Exports had recovered in November to grow at 0.59 per cent from a 12 per cent contraction in October.
India’s key export destinations such as the US, UAE, UK, Saudi Arabia and Indonesia — which saw contraction in shipments in October — witnessed a smart recovery in November, preventing another fall in the country’s overall exports in November.
Data released in December showed that exports recovered in November to grow at 0.59 per cent from a 12 per cent contraction in October.
Among the top-25 export destinations, while 17 saw contraction in shipments from India in October, the number came down to eight in November.
Exports to countries like China (-31 per cent), Bangladesh (-47 per cent), Belgium (-27 per cent), Nepal (-29 per cent), Australia (-42 per cent) Malaysia (-25 per cent), South Korea (-35 per cent) and Thailand (-4 per cent) continued to contract in November.
However, exports to the US (4.7 per cent), UAE (23 per cent), UK (7.6 per cent), Saudi Arabia (33.3 per cent) and Indonesia (20.9 per cent) expanded in November.
They had contracted 21.2 per cent, 10.3 per cent, 21.9 per cent, 6.8 per cent and 0.5 per cent, respectively, in October.
Preliminary data for August had suggested annual contraction in exports while the government later revised the data showing double-digit growth in shipments.
During the first eight months (April-November) of FY23, exports grew 11.1 per cent to $295.3 billion.
The US and UAE retained their top position among India’s export destinations and China dropped a notch to the fourth position.
The Netherlands shot up to third place from seventh during the same period a year ago.
The economic slowdown in China and its now-abandoned zero-Covid policy have led to a sharp decline in shipments from India.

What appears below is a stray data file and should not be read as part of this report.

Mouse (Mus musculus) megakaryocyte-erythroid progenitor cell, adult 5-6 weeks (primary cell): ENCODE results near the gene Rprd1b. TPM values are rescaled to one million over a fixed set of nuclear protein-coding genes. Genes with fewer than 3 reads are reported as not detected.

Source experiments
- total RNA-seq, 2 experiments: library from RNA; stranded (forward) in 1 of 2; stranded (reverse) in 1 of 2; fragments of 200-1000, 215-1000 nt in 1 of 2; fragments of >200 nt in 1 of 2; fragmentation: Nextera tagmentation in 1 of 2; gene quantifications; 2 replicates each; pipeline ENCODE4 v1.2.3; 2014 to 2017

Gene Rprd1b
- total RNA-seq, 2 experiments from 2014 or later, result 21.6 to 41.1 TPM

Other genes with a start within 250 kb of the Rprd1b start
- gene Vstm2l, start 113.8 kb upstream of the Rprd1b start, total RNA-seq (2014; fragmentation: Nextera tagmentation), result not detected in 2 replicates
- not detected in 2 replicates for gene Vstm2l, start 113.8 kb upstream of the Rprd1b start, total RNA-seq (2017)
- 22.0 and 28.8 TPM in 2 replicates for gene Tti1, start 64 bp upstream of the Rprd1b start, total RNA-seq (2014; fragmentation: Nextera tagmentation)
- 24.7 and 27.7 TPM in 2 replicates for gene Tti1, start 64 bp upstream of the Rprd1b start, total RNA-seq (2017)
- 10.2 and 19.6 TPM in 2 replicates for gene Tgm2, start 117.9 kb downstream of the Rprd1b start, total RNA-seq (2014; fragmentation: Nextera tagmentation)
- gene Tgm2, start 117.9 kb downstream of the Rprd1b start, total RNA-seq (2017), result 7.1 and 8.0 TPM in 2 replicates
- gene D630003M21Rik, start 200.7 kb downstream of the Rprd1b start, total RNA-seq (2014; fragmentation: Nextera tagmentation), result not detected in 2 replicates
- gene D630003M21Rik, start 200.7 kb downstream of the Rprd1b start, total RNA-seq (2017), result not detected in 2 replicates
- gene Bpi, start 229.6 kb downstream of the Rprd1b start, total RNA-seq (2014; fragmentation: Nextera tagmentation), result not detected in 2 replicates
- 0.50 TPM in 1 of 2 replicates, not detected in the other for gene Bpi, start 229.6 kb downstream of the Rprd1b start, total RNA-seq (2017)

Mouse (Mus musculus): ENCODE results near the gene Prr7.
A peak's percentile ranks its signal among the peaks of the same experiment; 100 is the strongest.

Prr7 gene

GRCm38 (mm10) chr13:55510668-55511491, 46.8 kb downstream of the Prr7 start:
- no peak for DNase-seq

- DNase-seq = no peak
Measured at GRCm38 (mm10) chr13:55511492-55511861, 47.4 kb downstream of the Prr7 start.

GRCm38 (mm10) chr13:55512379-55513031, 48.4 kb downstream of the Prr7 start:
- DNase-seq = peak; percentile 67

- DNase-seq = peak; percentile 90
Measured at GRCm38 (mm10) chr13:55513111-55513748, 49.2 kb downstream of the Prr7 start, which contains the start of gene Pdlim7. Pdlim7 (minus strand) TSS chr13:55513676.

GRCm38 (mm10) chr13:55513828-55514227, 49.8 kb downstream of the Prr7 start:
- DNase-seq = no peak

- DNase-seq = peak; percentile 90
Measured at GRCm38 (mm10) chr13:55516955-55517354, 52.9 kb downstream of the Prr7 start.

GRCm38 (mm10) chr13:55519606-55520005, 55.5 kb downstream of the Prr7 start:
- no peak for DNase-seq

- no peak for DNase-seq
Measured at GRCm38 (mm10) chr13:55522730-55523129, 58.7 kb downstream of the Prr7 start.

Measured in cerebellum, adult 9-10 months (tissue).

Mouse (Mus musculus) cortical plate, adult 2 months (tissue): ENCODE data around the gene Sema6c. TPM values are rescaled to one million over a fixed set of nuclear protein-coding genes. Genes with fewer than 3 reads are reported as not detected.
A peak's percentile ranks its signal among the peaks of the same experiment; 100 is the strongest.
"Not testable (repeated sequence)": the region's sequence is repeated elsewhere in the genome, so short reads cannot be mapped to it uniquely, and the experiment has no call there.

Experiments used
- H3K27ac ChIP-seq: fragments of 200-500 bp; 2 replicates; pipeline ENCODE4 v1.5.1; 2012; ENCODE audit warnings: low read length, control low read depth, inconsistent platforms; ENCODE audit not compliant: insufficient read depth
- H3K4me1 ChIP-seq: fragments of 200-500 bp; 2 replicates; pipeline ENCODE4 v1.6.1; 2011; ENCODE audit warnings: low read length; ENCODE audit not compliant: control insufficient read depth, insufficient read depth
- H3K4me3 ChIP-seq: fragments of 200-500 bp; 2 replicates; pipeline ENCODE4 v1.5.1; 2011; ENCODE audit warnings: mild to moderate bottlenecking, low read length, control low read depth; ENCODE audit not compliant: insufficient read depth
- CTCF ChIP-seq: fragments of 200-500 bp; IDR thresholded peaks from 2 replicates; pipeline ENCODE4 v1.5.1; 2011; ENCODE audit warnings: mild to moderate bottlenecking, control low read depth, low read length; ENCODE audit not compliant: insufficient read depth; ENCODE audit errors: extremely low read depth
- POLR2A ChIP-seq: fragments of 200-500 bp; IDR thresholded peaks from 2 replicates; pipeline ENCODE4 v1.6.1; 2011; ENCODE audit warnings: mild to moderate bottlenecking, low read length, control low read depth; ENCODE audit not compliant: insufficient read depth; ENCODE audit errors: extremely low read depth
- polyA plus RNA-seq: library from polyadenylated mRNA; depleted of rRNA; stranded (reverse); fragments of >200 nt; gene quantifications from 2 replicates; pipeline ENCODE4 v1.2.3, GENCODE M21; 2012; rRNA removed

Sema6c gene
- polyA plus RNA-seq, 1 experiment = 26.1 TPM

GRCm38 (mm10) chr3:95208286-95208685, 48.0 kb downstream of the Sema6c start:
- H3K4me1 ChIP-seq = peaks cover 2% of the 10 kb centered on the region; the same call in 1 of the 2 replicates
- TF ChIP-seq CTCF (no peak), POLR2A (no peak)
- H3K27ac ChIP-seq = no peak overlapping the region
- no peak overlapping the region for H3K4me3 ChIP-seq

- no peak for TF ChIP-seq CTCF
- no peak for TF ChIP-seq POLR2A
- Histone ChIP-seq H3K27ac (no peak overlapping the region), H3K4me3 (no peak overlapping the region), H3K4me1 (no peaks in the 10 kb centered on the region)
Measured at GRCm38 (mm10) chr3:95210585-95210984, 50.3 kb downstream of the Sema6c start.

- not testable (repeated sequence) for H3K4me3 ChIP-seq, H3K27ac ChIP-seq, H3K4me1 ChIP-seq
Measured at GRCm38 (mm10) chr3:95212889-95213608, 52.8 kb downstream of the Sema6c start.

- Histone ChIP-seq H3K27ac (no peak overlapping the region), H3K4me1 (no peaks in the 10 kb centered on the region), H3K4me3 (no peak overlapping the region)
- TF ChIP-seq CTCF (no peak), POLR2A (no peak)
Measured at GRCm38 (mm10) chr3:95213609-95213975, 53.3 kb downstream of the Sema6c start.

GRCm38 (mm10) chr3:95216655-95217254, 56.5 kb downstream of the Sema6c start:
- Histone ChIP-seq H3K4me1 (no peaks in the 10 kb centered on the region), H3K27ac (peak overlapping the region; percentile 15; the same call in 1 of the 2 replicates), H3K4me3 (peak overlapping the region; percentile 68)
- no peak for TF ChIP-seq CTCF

Moreover, the impending recession in the developed world is expected to further drag down India’s exports in FY23.
Import restrictions on non-essential items by Bangladesh and Nepal have also led to a sharp fall in India’s exports to its neighbouring countries.
However, a sharp increase in petroleum exports at $65.3 billion in April-November — constituting a record 21.9 per cent of total exports — have kept India’s overall shipments elevated.
Majority of India’s petroleum products were shipped to the Netherlands ($6.4 billion), UAE ($5.5 billion), Togo ($3.6 billion), the US ($3.7 billion) and Israel ($3.5 billion) during the April-November period.
The International Monetary Fund (IMF) has said India’s exports growth would slow down from 44.8 per cent in FY22 to 4.9 per cent in FY23 and 2.8 per cent in FY24.
“Recently-signed trade agreements with the UAE and Australia are expected to facilitate bilateral trade and investments.
“Free-trade agreements (FTA) with other partners are being discussed.
“These agreements and the shift from direct export promotion to development of export infrastructure are expected to support an increase in exports over the medium term.
“However, external tariff and non-tariff barriers remain elevated and above those in regional peers.
“Reducing these barriers, including for intermediate goods, can give a powerful boost to integration in GVCs (global value chain),” it added in its latest Article IV consultation report.
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